Wednesday 29 June 2011




30 Activists from Parti Sosialis Malaysia (PSM) including two juveniles have been charged under Section 122 of the Penal Code (waging war against the Monarch and trying to revive the communist ideology ) and are remanded for 7 days for practicing their freedom of expression. If they are charged under this section, then they will be denied bail.

The group were arrested on the 25th June at Kepala Batas, Penang while they were distributing leaflets to inform the public of the Udahlah-Bersaralah ("It is Enough, Time to Retire") national awareness campaign that the PSM recently conducted from 24 to 26 June 2011.

The news of PSM trying to revive communism was based on common t-shirts of left leaders found in the bus carrying the PSM activists.

The news that PSM was trying to revive communism was the major story in all the local mainstream media and is meant to create fear of an imaginary enemy – a tactic used commonly in the past to crackdown on activists.

Monday 27 June 2011

Sunday 12 June 2011

Spiralling debt has fuelled the neoliberal version of economic growth - but the party's over

Total US debt has doubled 4 times since the 1970s, making a nice bell curve - well, up until the 2007/08 financial crisis. All this spiralling debt has fuelled the neoliberal version of economic growth, of which asset price appreciation has been a fundamental driver. But at some point the reality that the debt can't be repaid strikes home. The bailouts of banks, the US effectively printing money, is only delaying a collapse of the global economy like nothing seen before. We need to understand and prepare for history changing events.

See Death by Debt by Chris Martenson, which reveals the scale of the debt mountain and points to evidence that the hyper-financialised edifice of the neoliberal economy is on the brink of falling over.

Thursday 9 June 2011

Call for Tax on Financial Deals to Fight Global Warming

by Frank MacDonald
from The Irish Times
8 June 2011

A tax on international financial transactions could generate “real funds immediately” to help developing countries protect tropical rain forests and fight global warming, the latest round of climate talks in Bonn heard yesterday.

Greenpeace activists burn a symbol of carbon dioxide (AFP/DDP/File, Theo Heimann)
Bolivian ambassador Pablo Solon, who called on all countries to adopt such a tax, complained that most of the $30 billion in “fast-start” finance pledged by developed nations at the Copenhagen climate summit in 2009 had not come through.

Instead of countries “re-branding” aid as climate finance, he said, a tax on international financial transactions “would be a mechanism that can generate real funds . . . to act immediately to address the protection of forests and fight climate change.”

Mr Solon also called for the Kyoto Protocol to be renewed at the Durban climate summit in December, on the basis that there was “no time” to negotiate new legally binding treaty” aimed at cutting greenhouse gas emissions in developed countries. “We cannot come out of South Africa with the targets we have now, as the UN Environment Programme has shown they will lead us to 4 degrees Celsius of global warming. We must have targets that limit temperature rise to between 1C and 1.5C to preserve life.”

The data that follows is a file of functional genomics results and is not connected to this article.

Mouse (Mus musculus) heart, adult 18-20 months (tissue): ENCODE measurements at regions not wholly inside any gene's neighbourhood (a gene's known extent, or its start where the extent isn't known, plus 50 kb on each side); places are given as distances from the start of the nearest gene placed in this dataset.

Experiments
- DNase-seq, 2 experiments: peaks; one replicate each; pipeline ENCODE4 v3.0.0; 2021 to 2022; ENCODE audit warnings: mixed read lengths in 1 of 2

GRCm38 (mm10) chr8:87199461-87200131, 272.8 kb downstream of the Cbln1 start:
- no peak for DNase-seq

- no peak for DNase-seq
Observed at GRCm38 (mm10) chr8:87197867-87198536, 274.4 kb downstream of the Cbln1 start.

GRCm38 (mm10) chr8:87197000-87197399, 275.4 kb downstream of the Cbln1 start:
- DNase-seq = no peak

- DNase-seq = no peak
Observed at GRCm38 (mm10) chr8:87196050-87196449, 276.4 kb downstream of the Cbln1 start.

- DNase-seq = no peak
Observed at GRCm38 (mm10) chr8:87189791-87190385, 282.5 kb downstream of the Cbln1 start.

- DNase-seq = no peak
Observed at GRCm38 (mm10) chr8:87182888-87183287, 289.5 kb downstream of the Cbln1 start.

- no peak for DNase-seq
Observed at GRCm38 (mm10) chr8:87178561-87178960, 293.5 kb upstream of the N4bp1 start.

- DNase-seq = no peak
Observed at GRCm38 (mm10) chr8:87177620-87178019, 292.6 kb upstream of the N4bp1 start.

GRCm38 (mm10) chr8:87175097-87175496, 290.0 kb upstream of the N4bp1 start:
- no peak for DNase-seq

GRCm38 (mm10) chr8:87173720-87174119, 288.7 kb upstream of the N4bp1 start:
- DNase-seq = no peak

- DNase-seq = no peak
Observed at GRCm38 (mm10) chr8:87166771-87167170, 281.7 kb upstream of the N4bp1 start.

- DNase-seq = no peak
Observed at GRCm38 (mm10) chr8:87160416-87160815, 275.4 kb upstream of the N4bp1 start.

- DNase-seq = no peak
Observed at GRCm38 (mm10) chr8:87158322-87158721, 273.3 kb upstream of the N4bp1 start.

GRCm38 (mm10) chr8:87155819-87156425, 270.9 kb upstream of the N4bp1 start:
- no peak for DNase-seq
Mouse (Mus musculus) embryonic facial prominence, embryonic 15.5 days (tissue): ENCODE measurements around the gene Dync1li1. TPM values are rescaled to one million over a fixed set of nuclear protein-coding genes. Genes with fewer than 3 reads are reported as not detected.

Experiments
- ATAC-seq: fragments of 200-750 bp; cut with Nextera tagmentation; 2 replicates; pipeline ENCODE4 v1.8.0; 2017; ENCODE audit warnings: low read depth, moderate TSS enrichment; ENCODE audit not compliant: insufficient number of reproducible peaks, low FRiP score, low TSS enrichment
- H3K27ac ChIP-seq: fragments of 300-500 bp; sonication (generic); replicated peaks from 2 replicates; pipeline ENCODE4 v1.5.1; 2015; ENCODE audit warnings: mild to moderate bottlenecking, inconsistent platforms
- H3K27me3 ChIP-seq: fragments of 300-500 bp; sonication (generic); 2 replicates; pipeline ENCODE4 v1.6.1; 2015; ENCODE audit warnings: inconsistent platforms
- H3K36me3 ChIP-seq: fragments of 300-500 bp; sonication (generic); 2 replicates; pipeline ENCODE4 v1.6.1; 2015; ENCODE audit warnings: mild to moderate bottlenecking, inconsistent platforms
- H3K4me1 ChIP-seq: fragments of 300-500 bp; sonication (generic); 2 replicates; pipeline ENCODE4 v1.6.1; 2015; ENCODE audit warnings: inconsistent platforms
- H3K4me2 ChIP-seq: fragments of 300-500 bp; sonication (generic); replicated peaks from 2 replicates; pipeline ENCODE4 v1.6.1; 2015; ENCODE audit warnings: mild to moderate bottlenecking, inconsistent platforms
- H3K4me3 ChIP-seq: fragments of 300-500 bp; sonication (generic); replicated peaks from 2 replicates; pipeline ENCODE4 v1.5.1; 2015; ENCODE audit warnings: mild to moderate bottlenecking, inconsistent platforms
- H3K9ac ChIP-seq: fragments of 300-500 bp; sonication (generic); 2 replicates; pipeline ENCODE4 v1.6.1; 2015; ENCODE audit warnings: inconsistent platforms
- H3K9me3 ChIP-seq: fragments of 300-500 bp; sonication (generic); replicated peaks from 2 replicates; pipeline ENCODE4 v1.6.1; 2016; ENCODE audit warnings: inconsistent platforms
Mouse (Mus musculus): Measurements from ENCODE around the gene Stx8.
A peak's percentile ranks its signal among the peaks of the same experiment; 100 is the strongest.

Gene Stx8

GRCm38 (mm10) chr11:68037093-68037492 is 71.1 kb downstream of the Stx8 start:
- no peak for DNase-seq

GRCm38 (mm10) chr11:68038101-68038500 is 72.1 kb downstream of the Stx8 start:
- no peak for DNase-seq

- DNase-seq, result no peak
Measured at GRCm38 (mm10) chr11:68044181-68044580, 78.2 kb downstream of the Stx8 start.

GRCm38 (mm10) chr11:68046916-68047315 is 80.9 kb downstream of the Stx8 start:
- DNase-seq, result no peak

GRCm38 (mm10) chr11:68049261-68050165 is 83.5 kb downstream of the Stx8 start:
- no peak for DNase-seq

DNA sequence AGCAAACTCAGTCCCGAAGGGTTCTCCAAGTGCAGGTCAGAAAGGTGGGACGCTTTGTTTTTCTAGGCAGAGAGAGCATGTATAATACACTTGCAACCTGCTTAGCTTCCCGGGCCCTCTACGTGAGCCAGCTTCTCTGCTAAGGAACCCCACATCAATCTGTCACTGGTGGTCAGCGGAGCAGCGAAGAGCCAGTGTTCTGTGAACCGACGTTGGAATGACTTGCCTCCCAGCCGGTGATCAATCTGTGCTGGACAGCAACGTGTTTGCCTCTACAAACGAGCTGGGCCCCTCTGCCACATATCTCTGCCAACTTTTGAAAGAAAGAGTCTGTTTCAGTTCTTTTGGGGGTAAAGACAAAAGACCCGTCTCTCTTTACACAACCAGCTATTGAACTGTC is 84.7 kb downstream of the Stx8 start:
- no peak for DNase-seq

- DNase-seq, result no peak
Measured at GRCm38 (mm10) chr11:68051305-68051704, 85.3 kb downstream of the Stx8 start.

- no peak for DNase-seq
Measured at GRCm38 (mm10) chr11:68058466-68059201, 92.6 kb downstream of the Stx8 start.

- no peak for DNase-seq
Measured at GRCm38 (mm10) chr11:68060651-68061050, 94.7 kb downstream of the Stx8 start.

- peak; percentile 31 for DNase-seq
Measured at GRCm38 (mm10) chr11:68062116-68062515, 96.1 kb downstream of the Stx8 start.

Thursday 2 June 2011

Number of millionaires increases 12.5%

The capitalist press tells it like it is. Last year the number of millionaires worldwide increased by 12.5%, and at a time when the real economy is stagnant.

The transfer of wealth from the poor to the rich continues at pace. But ultimately it's unsustainable, no economy can survive when wealth is concentrated in so few hands. The "bubble economy", inflated by the US effectively printing money and the bailouts paid for by ordinary people, will go bust sooner or later. There will be major political fallout which will fuel more grassroots revolts around the world.

Millionaires Control 39% of the World’s Wealth
by Robert Frank
from Wall Street Journal
31 May 2011

Last year was another good year for millionaires – though their pace of growth is slowing.

According to a new report by Boston Consulting Group out today, the number of millionaire households in the world grew by 12.2% in 2010, to 12.5 million. (BCG defines millionaires as those with $1 million or more in investible assets, excluding homes, luxury goods and ownership in one’s own company).

The U.S. continues to lead the world in millionaires, with 5.2 million millionaire households, followed by Japan with 1.5 million millionaire households, China with 1.1 million and the U.K. with 570,000. Singapore leads the world in “millionaire density,” or the percentage of millionaires, with 15.5% of its population now millionaire households.

The most important trend, however, is the global wealth distribution. According to the report, the world’s millionaires represent 0.9% of the world’s population but control 39% of the world’s wealth, up from 37% in 2009. Their wealth now totals $47.4 trillion in investible wealth, up from $41.8 trillion in 2009.

Those higher up the wealth ladder also gained. Those with $5 million or more, who represent 0.1% of the population, controlled 22% of the world’s wealth, up from 20 percent in 2009.

As you can see from the accompanying chart, millionaires control 29% of North America’s wealth, while millionaires control about 38% of the wealth in the Middle East and Africa. While the chart makes it look like millionaire-wealth in America is more concentrated, we also have far more millionaires, so their wealth is more spread out among the millionaire population.

Still, the data supports a trend we have been seeing for years: the rise of the global, winner-take-all (or most) economy.